Ex. UserName, ListOfCars, NumberOfDays

2. Snake Case – Words are delimited by an underscore.

Ex. user_name, list_of_cars, number_of_days

3. Kebab Case – Words are delimited by a dash.

Ex. user-name, list-of-cars, number-of-days

4. Camel Case – Words are delimited by capital letters, except the initial word.

Ex. userName, listOfCars, numberOfDays


Benefits of good and consistent naming convention

  1. Increases readability and makes the codebase understandable
  2. Reduces the cost of transferring the project to a new teammate
  3. Reduces the time and cost of onboarding a new teammate into the project/codebase
  4. Promotes consistency in the codebase


3. Keep It Stupid Simple

The KISS principle is all about keeping the codebase simple, easy to understand, and maintainable. For example, a method should only perform one function. If there are multiple condition statements in a method, then it signifies that the method should be broken into smaller methods, which becomes easier to maintain.

Benefits of the KISS Principle

  1. Ability to produce high-quality code
  2. It makes the implementation of test automation become easy
  3. The codebase is easier to maintain
  4. It makes easy onboarding of new teammates into the project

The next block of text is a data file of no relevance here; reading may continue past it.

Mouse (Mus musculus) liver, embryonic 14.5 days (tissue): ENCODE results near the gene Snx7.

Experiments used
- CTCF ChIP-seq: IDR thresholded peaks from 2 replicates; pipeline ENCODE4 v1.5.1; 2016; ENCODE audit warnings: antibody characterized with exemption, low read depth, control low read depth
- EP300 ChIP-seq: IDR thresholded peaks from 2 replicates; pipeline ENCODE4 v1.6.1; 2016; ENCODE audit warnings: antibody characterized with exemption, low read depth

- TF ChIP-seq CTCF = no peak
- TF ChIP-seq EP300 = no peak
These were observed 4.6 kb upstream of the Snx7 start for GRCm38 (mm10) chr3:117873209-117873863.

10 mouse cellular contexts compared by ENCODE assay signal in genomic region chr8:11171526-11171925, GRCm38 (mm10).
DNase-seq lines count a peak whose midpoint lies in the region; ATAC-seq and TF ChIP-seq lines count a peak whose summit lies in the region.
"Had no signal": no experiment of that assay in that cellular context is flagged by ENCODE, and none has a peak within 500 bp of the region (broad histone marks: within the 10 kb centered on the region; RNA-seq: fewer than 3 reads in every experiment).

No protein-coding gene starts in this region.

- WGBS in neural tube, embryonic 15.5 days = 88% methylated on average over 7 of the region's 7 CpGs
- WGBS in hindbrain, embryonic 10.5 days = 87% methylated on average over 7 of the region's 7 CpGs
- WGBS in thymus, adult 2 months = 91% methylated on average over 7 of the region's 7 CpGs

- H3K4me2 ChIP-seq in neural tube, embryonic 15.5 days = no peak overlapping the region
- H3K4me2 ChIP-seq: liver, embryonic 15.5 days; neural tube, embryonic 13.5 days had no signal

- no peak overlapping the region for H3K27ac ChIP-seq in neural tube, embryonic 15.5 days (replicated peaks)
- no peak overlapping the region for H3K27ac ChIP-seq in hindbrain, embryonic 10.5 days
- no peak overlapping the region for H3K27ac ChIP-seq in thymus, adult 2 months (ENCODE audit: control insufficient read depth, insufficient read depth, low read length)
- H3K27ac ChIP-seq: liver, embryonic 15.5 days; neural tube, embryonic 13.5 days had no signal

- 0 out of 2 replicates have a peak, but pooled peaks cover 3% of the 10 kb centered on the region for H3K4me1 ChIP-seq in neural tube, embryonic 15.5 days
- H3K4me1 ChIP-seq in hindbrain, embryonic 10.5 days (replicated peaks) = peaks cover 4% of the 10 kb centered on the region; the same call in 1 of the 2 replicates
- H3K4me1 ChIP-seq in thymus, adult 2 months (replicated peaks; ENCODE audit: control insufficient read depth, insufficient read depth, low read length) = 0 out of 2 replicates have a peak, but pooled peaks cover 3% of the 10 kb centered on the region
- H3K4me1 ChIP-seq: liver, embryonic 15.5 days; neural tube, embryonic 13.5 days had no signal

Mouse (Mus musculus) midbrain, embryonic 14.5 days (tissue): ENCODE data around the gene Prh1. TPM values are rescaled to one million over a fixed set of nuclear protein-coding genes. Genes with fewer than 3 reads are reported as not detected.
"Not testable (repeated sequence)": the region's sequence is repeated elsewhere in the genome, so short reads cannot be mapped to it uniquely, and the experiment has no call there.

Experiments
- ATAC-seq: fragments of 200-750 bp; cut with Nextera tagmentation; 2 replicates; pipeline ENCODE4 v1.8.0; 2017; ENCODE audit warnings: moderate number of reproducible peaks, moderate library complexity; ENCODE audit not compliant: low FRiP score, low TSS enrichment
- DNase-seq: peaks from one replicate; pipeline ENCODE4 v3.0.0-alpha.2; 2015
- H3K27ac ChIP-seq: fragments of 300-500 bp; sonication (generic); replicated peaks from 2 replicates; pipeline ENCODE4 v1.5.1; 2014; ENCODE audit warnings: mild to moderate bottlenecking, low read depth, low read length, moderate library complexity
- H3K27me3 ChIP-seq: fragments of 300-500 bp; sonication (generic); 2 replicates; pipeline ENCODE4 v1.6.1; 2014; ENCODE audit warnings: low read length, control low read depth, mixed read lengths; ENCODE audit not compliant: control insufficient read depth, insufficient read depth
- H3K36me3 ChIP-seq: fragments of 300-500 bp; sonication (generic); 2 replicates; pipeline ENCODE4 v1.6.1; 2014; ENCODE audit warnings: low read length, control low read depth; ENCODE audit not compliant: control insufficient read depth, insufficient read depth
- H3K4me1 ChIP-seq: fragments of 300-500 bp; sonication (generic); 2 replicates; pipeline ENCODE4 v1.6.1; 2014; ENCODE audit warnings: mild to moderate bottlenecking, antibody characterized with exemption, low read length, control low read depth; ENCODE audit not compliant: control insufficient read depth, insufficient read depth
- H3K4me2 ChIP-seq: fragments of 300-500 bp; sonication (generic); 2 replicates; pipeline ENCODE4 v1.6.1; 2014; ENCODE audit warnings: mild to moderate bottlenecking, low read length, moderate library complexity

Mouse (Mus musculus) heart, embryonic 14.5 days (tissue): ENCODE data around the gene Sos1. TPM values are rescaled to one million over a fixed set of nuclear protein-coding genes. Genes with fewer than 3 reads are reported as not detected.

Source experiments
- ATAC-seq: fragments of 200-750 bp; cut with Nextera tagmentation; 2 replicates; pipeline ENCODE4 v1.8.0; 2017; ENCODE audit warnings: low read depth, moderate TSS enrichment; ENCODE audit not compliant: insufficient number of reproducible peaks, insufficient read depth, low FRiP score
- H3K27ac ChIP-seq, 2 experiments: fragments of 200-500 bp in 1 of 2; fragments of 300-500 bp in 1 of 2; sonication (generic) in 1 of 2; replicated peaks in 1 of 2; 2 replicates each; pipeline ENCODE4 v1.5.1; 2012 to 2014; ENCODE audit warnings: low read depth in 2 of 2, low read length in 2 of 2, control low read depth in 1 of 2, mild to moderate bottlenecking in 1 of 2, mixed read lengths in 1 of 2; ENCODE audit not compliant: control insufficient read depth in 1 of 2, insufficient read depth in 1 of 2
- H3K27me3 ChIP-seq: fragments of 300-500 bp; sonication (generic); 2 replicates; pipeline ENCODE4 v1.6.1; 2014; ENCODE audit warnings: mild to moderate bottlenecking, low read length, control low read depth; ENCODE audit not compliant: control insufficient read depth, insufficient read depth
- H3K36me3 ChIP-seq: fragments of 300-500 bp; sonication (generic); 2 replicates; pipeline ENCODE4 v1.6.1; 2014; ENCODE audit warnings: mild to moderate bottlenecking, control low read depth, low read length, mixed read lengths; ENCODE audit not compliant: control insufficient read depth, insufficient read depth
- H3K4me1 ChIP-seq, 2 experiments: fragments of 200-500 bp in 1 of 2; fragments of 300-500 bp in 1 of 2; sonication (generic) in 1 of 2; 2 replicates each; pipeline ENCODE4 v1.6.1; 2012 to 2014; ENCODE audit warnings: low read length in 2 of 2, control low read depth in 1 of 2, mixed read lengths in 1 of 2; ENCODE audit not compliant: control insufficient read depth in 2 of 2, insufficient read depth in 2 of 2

5. Ability to solve complex problems without making the codebase complex to understand
  6. The codebase becomes flexible, easier to refactor and add more features without fear of breaking the application


4. Don’t Repeat Yourself (DRY)

Don’t Repeat Yourself is a software development principle aimed at reducing code repetition during software development. It encourages abstraction of the commonly used block of codes.

Every line of code that is written in a codebase must be maintained and unnecessary duplication of a code block adds to the maintenance cost of the codebase. As a rule of thumb, once a piece of code is repeated more than once in the codebase, it becomes important that the piece of code is abstracted into a separate function and then called where it is necessary.

Example of the DRY principle.

Imagine you are building the frontend of a finance application. The application would display user balance in multiple parts of the application in this format (USD 1,000.00). The user balance stored in the backend database is not formatted, e.g (1000.oo). Instead of repeating the same code format logic in multiple parts of the codebase, an abstract function would be created that accepts an unformatted user balance and then output a formatted user balance.

Benefits of DRY

  1. Readability – It is easier to read and understand the codebase
  2. Flexibility – Changing parts of the codebase based on clients or project manager feature request won’t become a nightmare
  3. Extensible – A block of code can be used multiple times in the codebase without increasing the lines of codes in the codebase enormously.
  4. Cost-efficient – It is easier to maintain a codebase that follows the DRY Principle
  5. It is easier to write test automation scripts for the codebase


In conclusion, The programming etiquettes shared in this article will improve the way you write and architect your codebase, and make you a better software developer.

If you enjoyed this article, please like, comment, drop your suggestions, and share.

See you in the next article, cheers!!! ✌️